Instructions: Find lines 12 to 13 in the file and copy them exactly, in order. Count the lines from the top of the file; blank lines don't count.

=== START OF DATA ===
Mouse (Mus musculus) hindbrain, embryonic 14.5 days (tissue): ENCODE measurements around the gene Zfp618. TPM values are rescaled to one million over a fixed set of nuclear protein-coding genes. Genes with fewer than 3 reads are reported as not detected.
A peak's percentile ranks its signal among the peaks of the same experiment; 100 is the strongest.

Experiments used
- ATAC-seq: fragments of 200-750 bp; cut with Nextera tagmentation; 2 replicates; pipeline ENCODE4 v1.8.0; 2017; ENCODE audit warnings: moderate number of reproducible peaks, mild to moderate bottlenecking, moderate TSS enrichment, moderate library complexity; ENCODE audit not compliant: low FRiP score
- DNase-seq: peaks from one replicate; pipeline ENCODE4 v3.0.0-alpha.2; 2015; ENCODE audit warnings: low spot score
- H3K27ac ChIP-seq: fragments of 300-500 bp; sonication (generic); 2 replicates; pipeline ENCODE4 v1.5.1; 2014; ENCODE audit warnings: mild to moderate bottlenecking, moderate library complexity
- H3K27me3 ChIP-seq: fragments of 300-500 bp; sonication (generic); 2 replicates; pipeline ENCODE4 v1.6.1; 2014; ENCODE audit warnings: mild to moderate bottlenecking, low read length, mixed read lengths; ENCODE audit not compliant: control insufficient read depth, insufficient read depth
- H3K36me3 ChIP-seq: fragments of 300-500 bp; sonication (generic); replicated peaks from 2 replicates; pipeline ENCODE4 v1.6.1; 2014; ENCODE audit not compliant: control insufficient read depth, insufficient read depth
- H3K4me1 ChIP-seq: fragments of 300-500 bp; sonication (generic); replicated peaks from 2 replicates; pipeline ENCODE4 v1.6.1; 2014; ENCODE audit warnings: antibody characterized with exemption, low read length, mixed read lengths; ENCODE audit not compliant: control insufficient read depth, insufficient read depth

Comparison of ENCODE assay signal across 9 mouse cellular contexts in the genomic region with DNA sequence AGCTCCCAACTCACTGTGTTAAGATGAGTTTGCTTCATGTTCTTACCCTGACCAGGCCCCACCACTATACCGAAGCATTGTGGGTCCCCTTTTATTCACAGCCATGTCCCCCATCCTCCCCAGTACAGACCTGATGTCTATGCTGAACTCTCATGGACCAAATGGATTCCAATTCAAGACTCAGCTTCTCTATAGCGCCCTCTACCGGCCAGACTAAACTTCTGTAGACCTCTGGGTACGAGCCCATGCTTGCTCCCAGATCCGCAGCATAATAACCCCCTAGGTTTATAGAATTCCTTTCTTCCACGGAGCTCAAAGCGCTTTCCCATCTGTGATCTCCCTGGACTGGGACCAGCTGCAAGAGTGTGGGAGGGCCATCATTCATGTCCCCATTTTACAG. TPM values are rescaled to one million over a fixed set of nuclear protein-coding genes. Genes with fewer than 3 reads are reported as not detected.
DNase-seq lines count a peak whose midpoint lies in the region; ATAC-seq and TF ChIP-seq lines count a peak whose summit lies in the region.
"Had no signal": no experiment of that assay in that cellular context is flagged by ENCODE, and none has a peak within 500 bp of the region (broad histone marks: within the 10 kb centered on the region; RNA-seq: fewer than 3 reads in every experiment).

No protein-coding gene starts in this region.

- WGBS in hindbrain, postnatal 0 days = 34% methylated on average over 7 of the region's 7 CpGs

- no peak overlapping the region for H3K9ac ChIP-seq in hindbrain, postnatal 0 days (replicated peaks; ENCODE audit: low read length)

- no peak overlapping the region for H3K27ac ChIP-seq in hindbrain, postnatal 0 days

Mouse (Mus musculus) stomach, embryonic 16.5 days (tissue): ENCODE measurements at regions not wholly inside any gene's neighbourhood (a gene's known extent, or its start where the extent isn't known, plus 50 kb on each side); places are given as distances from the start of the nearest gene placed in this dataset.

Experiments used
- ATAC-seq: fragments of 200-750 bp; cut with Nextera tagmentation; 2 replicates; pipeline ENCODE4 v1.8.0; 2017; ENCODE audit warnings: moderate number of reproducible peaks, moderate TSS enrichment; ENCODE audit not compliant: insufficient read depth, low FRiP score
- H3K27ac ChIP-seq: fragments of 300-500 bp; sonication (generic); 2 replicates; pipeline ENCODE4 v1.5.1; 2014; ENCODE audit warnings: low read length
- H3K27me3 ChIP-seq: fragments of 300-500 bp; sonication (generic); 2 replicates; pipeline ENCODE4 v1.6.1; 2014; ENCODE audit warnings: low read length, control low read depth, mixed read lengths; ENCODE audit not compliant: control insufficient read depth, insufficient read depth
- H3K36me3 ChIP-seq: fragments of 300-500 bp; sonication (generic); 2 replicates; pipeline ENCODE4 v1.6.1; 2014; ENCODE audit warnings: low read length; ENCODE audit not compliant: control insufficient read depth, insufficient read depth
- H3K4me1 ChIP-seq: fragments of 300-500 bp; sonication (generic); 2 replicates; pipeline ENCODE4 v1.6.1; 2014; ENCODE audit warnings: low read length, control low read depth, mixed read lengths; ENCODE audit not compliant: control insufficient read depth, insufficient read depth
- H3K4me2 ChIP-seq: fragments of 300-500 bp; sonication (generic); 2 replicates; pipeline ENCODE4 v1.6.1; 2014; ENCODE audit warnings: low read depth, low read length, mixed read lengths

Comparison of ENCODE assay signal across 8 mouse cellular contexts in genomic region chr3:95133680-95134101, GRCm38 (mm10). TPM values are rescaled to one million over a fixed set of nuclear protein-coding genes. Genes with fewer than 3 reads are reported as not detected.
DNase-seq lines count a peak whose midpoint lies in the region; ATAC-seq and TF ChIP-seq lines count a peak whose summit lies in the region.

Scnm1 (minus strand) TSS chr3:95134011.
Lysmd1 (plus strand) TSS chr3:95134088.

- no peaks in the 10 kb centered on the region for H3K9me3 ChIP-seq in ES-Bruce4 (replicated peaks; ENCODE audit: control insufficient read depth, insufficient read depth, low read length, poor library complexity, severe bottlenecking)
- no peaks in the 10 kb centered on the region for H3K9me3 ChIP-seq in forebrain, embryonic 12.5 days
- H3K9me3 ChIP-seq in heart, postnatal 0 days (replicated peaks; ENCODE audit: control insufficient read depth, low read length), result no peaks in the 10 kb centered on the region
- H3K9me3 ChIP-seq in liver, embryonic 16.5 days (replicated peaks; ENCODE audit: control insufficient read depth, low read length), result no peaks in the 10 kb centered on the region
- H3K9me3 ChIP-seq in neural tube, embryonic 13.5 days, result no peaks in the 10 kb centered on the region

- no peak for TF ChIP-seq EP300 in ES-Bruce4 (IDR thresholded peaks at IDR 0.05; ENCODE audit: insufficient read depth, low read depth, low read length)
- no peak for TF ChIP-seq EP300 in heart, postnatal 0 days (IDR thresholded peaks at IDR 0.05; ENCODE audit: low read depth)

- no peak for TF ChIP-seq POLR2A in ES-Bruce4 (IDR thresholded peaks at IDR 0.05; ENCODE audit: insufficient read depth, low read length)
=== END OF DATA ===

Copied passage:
"Had no signal": no experiment of that assay in that cellular context is flagged by ENCODE, and none has a peak within 500 bp of the region (broad histone marks: within the 10 kb centered on the region; RNA-seq: fewer than 3 reads in every experiment).

No protein-coding gene starts in this region.